The history of the American Revolution has been obscured by hero worship and sacred symbols. Using original sources - articles of clothing, crafts, artwork, tools, as well as documents - Alfred F. Young and Terry J. Fife attempt to "rescue from oblivion" the ordinary men and women who played so vital a role in shaping the new nation and whose ...
The history of the American Revolution has been obscured by hero worship and sacred symbols. Using original sources - articles of clothing, crafts, artwork, tools, as well as documents - Alfred F. Young and Terry J. Fife attempt to "rescue from oblivion" the ordinary men and women who played so vital a role in shaping the new nation and whose stories have been eclipsed by the extraordinary leaders of that era. Based on a permanent exhibition at the Chicago Historical Society, We the People offers an unfamiliar approach to familiar material. It addresses two central questions: What roles did ordinary people play in creating the nation? and, To what extent did they achieve the ideals expressed in the Declaration of Independence and the Constitution? More than two hundred artifacts are analyzed in their historic context to explore the meaning of the revolutionary era. The authors invite readers to evaluate and interpret visual evidence from the past: revered objects such as the original Declaration of Independence and Paul Revere's engraving of the Boston Massacre are juxtaposed with objects of everyday life - a slave's shackles, a soldier's powder horn, a letter from a "minuteman" in the the Battle of Lexington. Blending new social and cultural history with traditional political narrative, Young and Fife redefine and restore the controversies that marked the revolutionary era from the perspective of ordinary people as well as the "founding fathers." George Washington, John Adams, and Thomas Jefferson figure prominently in this history, as do farmers, artisans, women, African Americans, and American Indians. The book is unique in the way it frames the period, expanding the story of thefounding of the Republic by extending it a full generation beyond the Revolution into the early national era and by extending it geographically into the Old Northwest. With arresting images and authentic voices, We the People captures an American past that will appeal to students, s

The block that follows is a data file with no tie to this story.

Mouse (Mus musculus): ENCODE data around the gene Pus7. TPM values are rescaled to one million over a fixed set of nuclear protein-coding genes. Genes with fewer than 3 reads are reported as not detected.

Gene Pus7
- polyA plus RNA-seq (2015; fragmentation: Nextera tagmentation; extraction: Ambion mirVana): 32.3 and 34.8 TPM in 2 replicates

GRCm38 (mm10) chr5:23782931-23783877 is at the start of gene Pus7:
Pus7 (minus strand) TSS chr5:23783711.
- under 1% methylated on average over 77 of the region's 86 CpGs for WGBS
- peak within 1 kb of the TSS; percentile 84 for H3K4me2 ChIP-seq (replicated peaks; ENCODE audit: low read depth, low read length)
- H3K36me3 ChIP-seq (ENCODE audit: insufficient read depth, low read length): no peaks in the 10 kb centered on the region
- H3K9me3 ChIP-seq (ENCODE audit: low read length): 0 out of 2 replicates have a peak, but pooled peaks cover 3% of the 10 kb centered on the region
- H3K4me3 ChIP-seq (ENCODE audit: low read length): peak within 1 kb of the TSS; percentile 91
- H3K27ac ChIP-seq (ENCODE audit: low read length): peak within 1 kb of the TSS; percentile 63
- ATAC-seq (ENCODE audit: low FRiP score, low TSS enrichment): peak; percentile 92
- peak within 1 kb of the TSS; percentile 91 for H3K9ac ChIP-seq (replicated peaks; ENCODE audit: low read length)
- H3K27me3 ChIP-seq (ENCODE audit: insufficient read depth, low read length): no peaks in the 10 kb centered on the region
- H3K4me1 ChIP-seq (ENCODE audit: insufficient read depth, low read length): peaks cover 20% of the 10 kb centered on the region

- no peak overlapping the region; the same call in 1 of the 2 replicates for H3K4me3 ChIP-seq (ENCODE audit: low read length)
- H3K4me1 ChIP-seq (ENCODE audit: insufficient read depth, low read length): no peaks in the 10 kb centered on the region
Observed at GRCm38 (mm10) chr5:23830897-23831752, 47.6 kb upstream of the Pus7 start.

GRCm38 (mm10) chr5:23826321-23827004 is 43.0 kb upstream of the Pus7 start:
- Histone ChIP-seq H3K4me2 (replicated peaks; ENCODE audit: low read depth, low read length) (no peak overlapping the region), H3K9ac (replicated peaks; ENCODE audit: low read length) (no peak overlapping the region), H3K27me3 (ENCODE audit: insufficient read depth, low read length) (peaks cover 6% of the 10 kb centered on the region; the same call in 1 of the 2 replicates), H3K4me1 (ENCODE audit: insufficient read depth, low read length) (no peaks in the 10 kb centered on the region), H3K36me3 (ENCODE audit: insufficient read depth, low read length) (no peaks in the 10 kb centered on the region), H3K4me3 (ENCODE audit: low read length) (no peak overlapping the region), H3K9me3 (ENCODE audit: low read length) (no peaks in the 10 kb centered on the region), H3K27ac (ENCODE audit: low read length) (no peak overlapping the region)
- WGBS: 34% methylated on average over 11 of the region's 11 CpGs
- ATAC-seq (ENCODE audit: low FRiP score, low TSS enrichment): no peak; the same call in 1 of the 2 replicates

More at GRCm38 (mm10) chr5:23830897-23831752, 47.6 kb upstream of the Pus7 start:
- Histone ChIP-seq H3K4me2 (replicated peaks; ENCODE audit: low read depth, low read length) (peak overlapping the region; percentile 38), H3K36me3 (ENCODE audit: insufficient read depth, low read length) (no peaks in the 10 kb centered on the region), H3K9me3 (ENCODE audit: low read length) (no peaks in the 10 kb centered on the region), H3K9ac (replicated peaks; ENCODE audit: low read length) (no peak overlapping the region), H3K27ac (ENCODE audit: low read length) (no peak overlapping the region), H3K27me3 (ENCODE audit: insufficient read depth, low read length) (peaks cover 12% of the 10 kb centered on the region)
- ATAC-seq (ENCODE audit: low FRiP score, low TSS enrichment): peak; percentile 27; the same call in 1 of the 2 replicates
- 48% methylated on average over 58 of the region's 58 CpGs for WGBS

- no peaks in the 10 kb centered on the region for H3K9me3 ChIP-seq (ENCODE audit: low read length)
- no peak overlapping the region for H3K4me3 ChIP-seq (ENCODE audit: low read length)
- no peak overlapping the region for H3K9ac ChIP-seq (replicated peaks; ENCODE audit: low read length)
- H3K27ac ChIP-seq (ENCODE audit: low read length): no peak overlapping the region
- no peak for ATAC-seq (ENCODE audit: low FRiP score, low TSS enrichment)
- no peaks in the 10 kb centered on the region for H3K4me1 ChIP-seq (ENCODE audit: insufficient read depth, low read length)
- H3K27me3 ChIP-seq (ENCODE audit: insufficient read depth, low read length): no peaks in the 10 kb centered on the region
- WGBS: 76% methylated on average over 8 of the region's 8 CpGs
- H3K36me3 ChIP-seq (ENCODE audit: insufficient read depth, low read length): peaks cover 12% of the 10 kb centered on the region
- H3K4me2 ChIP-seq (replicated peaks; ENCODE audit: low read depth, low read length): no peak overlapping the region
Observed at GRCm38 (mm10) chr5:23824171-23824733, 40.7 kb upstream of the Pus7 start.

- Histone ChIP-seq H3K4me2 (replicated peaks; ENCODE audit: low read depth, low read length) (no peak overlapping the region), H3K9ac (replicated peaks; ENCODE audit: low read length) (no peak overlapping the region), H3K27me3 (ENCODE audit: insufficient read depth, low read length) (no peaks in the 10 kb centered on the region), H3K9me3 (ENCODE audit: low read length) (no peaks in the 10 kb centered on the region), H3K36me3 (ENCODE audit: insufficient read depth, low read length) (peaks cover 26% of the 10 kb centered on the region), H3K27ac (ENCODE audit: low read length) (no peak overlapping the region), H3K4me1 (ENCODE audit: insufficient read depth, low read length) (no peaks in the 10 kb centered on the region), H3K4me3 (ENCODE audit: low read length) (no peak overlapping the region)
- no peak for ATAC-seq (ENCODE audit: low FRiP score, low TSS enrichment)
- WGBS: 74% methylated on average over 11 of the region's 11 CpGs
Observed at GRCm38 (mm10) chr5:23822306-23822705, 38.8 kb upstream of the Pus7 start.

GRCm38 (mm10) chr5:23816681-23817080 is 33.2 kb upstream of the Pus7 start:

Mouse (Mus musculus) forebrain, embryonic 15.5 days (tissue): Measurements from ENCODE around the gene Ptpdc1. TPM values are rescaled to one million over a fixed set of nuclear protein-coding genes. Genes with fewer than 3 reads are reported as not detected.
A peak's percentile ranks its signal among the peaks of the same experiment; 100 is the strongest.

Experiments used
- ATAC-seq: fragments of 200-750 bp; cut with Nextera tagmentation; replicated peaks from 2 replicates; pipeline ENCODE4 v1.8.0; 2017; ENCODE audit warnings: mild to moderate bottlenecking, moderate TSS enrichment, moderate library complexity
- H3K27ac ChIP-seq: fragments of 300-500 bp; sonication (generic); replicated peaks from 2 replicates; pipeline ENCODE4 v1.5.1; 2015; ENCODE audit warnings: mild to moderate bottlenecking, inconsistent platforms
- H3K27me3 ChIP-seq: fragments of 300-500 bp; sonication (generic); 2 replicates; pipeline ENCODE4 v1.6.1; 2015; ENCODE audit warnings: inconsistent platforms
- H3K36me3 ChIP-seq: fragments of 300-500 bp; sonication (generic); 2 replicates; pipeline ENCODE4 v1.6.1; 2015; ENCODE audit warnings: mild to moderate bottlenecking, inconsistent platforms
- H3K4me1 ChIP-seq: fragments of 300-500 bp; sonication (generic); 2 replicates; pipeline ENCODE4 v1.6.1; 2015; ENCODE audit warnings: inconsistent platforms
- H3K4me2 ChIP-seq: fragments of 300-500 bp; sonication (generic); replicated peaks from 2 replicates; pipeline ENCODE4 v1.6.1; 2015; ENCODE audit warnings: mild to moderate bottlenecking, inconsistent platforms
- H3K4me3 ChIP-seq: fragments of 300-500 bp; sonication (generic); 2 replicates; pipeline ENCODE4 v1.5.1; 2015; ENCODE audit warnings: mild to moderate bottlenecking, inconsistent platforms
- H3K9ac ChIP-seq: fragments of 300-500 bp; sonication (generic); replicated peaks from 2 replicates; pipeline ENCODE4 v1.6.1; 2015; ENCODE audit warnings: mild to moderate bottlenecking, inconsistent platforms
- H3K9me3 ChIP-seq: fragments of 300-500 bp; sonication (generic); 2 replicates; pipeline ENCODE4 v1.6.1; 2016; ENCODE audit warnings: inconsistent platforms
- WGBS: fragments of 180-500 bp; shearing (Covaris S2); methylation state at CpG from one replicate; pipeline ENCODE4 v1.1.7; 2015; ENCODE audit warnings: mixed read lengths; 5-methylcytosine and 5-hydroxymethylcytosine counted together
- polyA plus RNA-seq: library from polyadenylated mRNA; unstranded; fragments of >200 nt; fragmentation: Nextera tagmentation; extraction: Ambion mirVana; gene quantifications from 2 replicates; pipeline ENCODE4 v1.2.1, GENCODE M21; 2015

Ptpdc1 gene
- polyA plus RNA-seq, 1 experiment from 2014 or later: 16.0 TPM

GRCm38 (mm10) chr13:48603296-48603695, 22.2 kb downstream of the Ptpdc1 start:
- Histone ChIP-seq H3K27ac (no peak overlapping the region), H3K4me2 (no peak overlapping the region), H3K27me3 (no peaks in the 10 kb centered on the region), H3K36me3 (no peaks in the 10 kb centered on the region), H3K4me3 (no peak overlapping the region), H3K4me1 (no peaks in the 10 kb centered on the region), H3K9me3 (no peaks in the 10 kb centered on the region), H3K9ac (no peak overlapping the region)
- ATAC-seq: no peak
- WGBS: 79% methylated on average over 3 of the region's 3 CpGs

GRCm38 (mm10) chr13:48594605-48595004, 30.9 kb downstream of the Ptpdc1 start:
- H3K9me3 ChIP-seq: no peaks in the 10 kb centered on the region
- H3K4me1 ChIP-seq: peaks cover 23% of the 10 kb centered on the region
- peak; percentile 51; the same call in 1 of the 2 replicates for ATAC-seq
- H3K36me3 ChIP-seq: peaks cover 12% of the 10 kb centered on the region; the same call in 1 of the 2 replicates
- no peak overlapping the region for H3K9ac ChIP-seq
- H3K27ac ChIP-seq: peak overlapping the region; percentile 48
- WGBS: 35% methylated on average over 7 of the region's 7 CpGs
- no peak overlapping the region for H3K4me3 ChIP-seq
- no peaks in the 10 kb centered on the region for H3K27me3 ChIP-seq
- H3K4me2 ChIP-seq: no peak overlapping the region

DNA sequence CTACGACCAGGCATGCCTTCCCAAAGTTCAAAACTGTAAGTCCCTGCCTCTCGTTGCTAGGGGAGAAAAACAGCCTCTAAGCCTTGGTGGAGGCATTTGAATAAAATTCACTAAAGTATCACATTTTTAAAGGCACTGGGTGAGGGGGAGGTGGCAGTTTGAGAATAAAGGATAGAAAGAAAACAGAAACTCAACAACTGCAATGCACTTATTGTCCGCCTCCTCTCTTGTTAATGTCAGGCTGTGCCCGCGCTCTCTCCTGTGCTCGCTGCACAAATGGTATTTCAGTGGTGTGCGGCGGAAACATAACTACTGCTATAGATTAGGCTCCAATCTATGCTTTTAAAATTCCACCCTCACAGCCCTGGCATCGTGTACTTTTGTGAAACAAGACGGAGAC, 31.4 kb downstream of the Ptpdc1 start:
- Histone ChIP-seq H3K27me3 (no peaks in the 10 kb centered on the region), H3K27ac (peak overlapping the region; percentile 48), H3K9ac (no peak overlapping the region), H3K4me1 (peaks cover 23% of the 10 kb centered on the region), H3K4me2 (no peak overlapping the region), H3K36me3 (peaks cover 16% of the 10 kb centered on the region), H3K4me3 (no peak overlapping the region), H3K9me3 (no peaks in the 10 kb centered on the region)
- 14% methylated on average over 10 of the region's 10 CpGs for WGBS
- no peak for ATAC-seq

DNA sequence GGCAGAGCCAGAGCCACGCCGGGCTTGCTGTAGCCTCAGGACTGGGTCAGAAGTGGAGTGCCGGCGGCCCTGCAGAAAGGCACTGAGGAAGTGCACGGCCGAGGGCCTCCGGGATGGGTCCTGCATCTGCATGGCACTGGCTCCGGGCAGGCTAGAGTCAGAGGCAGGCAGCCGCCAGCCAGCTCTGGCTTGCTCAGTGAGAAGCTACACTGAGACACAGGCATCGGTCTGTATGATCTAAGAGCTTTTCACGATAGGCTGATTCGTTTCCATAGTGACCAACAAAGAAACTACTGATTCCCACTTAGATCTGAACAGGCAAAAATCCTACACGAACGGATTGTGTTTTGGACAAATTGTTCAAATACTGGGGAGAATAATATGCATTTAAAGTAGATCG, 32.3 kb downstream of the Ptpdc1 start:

The late Alfred Young's illustrated treatment of the founding of our nation was masterfully done. It is serious but not written as a heavy academic tome. Young is one of the most well-known American academic historians and this work is outstanding.
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